Changes to Federal Housing Administration (FHA) financing may mean that the doors are opening for more entry-level buyers. These new condominium rules could also mean an uptick in available homes to help meet buyer demand. 

The Department of Housing and Urban Development has revised its condo financing rules, which will give greater flexibility in the lending qualification process by the FHA.

This allows lenders to issue FHA loans for single condo units, in addition to buildings with a large volume of investor-owned units and those with commercial space. The new rules go into effect on October 15, 2019, and the hope is that they will breathe new life into a stagnant condo market that has been in dire need of a revival. 

According to the National Association of Real Estate (NAR), these new rules should help potential buyers access affordable housing options like condos. Here is a closer look at the new rules and some of the stipulations:

  • Extend FHA certifications on condo developments from two years to three years, with an additional six-month grace period to meet requirements. 

The idea here is to alleviate some of the cost and time that condo associations are generally burdened with when they are attempting to maintain FHA approval. The changes will allow condo associations to submit updated recertification packages instead of full certification packages each time, which should encourage more condo buildings to apply for FHA eligibility.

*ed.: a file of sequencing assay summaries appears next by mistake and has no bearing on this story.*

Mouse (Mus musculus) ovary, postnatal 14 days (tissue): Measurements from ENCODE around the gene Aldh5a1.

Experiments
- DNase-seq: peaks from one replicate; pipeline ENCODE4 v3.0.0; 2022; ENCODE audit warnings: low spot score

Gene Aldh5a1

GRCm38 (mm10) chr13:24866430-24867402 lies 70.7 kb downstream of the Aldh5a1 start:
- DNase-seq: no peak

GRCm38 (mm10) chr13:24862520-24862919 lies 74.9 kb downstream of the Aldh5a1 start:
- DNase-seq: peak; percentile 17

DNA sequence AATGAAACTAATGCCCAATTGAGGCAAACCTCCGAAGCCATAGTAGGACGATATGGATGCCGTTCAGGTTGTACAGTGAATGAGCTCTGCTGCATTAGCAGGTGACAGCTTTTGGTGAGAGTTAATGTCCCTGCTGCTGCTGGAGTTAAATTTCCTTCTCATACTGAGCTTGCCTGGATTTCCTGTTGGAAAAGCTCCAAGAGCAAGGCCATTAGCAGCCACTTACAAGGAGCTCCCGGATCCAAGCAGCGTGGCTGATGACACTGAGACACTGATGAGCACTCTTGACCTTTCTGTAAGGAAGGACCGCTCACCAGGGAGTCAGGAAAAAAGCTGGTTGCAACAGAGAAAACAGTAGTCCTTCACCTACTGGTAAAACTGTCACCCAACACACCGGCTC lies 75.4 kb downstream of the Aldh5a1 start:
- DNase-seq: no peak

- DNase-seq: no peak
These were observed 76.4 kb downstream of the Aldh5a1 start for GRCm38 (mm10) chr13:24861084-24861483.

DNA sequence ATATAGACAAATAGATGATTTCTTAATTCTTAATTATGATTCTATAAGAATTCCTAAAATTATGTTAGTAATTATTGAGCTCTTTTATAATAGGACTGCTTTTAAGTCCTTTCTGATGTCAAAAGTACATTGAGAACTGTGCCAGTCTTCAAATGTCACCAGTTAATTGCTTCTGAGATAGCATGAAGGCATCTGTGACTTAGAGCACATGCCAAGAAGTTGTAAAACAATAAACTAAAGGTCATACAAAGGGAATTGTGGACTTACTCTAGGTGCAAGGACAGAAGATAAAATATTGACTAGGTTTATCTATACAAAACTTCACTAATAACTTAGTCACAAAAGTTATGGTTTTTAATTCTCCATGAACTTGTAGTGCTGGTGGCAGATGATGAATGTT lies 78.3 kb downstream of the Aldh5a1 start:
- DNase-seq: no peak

• Allow for single-unit mortgage approvals—often known as spot approvals—that will enable FHA insurance of individual condo units, even if the entire property does not have FHA approval.

The rules state that the condo building must meet certain requirements including having at least five units, a limited concentration of FHA-insured units, at least 50 percent owner-occupancy, and a maximum of 35 percent commercial space.

  • Additional flexibility in the ratio of investors to owner-occupants allowed for FHA financing in a condo building

Currently, the owner-occupancy requirement is 50 percent; however, HUD may approve an owner-occupancy level as low as 35 percent for older properties with less than 10 percent of units in arrears. The rules stipulate that individual investors can purchase no more than 10 percent of units in a property with more than 20 units, and no more than one unit in properties with less than 20 units.

In the past, FHA approvals for condos have been heavily restricted, and the hope is that these new rules will change that, allowing even more interested buyers to access the market. 

According to NAR President John Smaby, “It goes without saying that condominiums are often the most affordable option for first-time homebuyers, small families, and those in urban areas. This ruling, which culminates years of collaboration between HUD and NAR, will help reverse recent declines in condo sales and ensure the FHA is fulfilling its primary mission to the American people.”

These moves are part of a 2016 initiative to lift several of the FHA’s restrictions on condo lending; however, the proposed rules were never finalized. According to NAR’s most recent existing-home sales report that was released in July, sales of condos and co-ops dropped 6.5 percent year-over-year, and only 17,792 FHA condo loans were originated in the past year despite there being 8.7 million condo units nationwide. 

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